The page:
At that point, the discussion of hiring me turned into a discussion of a temporary part time hire. I should have balked at that point. What distinguishes my reporting from other journalists — that I’m document rather than source-focused (though by no means exclusively), to say nothing of the fact that I was the only journalist who had read both the released Snowden documents and the official government releases — should have been an asset to The Intercept. But I wanted to work on the Snowden documents, and so I agreed to those terms.
There were a lot of other reasons why, at that chaotic time, working at The Intercept was a pain in the ass. But nevertheless I set out to write stories I knew the Snowden documents would support. The most important one, I believed, was to document how the government was using upstream Section 702 for cybersecurity — something it had admitted in its very first releases, but something that it tried to hide as time went on. With Ryan Gallagher’s help, I soon had the proof of that.
The initial hook I wanted to use for the story was how, in testimony to PCLOB, government officials misleadingly suggested it only used upstream to collect on things like email addresses.
We then target selectors such as telephone numbers or email addresses that will produce foreign intelligence falling within the scope of the certifications.
It is targeted collection based on selectors such as telephone numbers or email addresses where there’s reason to believe that the selector is relevant to a foreign intelligence purpose.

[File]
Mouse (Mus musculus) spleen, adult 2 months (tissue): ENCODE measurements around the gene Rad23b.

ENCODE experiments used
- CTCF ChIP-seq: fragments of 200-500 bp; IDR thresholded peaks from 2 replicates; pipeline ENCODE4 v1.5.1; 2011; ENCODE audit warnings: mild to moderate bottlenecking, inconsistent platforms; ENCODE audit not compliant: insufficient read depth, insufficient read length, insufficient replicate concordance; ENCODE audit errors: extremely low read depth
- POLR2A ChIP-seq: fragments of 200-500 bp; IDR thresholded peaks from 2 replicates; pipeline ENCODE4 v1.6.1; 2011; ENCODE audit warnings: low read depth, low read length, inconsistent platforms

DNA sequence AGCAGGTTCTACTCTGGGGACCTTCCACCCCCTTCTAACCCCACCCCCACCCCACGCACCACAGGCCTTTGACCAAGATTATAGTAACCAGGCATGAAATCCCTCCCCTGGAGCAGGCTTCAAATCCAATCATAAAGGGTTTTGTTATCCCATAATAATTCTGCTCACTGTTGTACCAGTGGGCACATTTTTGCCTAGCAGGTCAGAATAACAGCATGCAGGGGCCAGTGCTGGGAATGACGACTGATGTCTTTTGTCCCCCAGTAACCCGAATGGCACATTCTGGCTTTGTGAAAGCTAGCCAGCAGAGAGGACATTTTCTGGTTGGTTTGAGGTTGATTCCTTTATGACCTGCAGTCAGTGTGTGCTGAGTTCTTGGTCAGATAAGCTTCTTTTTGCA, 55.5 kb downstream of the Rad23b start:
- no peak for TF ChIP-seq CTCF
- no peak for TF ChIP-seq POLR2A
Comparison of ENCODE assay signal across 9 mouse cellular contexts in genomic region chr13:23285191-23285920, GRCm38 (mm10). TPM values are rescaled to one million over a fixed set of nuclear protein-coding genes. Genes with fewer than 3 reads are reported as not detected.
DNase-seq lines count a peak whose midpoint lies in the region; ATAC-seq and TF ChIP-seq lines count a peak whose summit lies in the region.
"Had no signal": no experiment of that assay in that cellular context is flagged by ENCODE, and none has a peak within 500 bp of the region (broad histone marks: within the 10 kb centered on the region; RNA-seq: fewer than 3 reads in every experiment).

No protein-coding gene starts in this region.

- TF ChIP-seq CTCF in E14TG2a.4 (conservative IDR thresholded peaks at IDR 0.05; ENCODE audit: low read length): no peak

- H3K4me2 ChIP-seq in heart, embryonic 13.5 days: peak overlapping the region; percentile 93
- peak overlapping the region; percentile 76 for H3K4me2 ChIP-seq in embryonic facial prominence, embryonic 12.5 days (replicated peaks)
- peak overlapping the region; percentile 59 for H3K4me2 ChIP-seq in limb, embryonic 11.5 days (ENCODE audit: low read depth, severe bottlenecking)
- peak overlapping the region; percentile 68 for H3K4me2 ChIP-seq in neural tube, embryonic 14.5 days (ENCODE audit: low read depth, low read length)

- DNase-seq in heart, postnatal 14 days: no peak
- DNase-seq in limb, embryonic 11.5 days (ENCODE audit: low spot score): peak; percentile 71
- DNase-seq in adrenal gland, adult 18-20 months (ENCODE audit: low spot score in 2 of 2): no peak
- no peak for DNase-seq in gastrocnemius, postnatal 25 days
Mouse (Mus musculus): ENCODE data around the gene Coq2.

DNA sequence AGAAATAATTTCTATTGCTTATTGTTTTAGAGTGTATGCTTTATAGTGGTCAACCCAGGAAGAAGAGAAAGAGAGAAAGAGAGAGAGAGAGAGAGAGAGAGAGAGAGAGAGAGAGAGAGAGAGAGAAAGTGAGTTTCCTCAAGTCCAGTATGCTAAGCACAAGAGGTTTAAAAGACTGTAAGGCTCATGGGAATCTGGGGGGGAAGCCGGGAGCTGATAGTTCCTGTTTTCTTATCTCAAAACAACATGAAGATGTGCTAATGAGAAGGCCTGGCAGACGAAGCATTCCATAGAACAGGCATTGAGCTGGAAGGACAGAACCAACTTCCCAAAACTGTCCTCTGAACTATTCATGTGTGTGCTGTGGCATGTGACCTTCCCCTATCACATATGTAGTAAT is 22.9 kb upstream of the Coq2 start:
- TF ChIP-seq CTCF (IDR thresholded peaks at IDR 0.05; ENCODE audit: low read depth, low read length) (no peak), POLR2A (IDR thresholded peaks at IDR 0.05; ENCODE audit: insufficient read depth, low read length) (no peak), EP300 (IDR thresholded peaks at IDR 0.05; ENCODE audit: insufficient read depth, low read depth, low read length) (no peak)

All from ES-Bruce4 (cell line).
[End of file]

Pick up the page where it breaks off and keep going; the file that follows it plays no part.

It is also however selector-based, i.e. based on particular phone numbers or emails, things like phone numbers or emails.
Selectors are things like phone numbers and email addresses.
A term like selector is just an operational term to refer to something like an email or phone number, directive being the legal process by which that’s effectuated, and tasking being the sort of internal government term for how you start the collection on a particular selector.
So all collection under 702 is based on specific selectors, things like phone numbers or email addresses.
A selector would typically be an email account or a phone number that you are targeting.
So that’s when we say selector it’s really an arcane term that people wouldn’t understand, but it’s really phone numbers, email addresses, things like that.
So putting those cases aside, in cases where we just kind of get it wrong, we think the email account or the phone is located overseas but it turns out that that’s wrong, or it turns out that we think it’s a non-U.S. person but it is a U.S. person, we do review every single one to see if that’s the case.
That PCLOB’s witnesses so carefully obscured the fact that 702 is used to collect cybersecurity and other IP-based or other code collection is important for several reasons. First, because collection on a chat room or an encryption key, rather than an email thread, has very different First Amendment implications than collecting on the email of a target. But particularly within the cybersecurity function, identifying foreignness is going to be far more difficult to do because cyberattacks virtually by definition obscure their location, and you risk collecting on victims (whether they are hijacked websites or emails, or actual theft victims) as well as the perpetrator.